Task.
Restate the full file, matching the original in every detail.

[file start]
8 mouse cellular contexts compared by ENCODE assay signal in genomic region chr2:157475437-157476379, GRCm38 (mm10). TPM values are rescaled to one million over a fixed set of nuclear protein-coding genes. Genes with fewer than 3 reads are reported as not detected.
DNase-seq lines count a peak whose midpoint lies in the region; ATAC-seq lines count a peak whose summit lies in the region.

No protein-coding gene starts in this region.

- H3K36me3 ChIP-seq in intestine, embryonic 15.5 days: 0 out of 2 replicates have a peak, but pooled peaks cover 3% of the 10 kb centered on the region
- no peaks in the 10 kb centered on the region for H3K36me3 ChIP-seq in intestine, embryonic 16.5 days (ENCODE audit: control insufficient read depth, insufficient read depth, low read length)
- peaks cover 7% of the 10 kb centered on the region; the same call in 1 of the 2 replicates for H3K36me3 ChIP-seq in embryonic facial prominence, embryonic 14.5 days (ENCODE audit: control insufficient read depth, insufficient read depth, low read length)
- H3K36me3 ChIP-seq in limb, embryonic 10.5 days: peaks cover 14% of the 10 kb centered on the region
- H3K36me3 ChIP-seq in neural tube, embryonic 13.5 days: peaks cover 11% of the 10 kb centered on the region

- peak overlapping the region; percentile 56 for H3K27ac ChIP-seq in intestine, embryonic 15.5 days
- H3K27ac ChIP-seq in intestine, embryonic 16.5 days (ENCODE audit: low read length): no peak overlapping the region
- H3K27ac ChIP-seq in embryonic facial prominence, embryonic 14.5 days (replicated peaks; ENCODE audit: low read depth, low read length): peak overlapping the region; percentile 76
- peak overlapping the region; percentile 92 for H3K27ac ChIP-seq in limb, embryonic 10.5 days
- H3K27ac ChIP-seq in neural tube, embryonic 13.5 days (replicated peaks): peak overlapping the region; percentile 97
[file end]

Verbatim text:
8 mouse cellular contexts compared by ENCODE assay signal in genomic region chr2:157475437-157476379, GRCm38 (mm10). TPM values are rescaled to one million over a fixed set of nuclear protein-coding genes. Genes with fewer than 3 reads are reported as not detected.
DNase-seq lines count a peak whose midpoint lies in the region; ATAC-seq lines count a peak whose summit lies in the region.

No protein-coding gene starts in this region.

- H3K36me3 ChIP-seq in intestine, embryonic 15.5 days: 0 out of 2 replicates have a peak, but pooled peaks cover 3% of the 10 kb centered on the region
- no peaks in the 10 kb centered on the region for H3K36me3 ChIP-seq in intestine, embryonic 16.5 days (ENCODE audit: control insufficient read depth, insufficient read depth, low read length)
- peaks cover 7% of the 10 kb centered on the region; the same call in 1 of the 2 replicates for H3K36me3 ChIP-seq in embryonic facial prominence, embryonic 14.5 days (ENCODE audit: control insufficient read depth, insufficient read depth, low read length)
- H3K36me3 ChIP-seq in limb, embryonic 10.5 days: peaks cover 14% of the 10 kb centered on the region
- H3K36me3 ChIP-seq in neural tube, embryonic 13.5 days: peaks cover 11% of the 10 kb centered on the region

- peak overlapping the region; percentile 56 for H3K27ac ChIP-seq in intestine, embryonic 15.5 days
- H3K27ac ChIP-seq in intestine, embryonic 16.5 days (ENCODE audit: low read length): no peak overlapping the region
- H3K27ac ChIP-seq in embryonic facial prominence, embryonic 14.5 days (replicated peaks; ENCODE audit: low read depth, low read length): peak overlapping the region; percentile 76
- peak overlapping the region; percentile 92 for H3K27ac ChIP-seq in limb, embryonic 10.5 days
- H3K27ac ChIP-seq in neural tube, embryonic 13.5 days (replicated peaks): peak overlapping the region; percentile 97